Do You Leave Your Best Work On The Cutting Room Floor?

Sunset Film by Riccatreccia (CC BY-NC-ND)

Sunset Film by Riccatreccia (CC BY-NC-ND)

A man . . . dismisses without notice his thought, because it is his. In every work of genius we recognize our own rejected thoughts: they come back to us with a certain alienated majesty. —Ralph Waldo Emerson 
The skill of the century is editing. —Graham Hill



Happiness takes editing. From biting your tongue to purging your closet, being selective promotes clarity and power. How many times have you reread texts or emails and quickly started over? What would you do without a delete key?

But too much restraint can sacrifice valuable material.

Your first instincts are closest to the thoughts and feelings that fuel you. However awkward, they’re usually raw, fresh, immediate, and genuine. That’s why Facebook is so interested in your self-censored posts—first drafts can be a profitable window to the soul.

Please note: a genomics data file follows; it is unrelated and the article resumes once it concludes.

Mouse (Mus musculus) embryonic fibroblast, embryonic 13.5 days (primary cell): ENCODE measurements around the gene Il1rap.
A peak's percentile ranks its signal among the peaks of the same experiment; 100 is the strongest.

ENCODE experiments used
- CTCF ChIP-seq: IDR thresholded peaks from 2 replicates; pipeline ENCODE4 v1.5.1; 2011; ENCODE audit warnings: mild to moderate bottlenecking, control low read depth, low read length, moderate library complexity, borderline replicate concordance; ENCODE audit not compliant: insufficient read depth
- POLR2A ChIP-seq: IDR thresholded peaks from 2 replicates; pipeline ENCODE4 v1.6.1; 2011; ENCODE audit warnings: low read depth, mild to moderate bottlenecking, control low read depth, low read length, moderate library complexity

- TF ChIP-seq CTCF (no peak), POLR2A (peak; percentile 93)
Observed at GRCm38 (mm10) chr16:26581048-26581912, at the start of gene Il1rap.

Editing is an art and you are a work-in-progress. It’s still best to think twice before telling your friends they can’t dance or sharing details of your bodily functions at dinner. But take risks when it comes to sharing your instincts and visions. People spend their lives looking for fresh, raw, immediate, and genuine. Err on the bold side. Don’t leave your best work on the cutting room floor.




  1. Editing is important … sure … yet spending too much time reviewing work, when your goal is to ‘get it out there’ can be counterproductive, and delay necessary responses. It’s a great thing that I do have a delete key, but it’s important for me to send out the text, email, idea, request, etc. sooner rather than later in order for the message to be received in a timely fashion.

What do you think?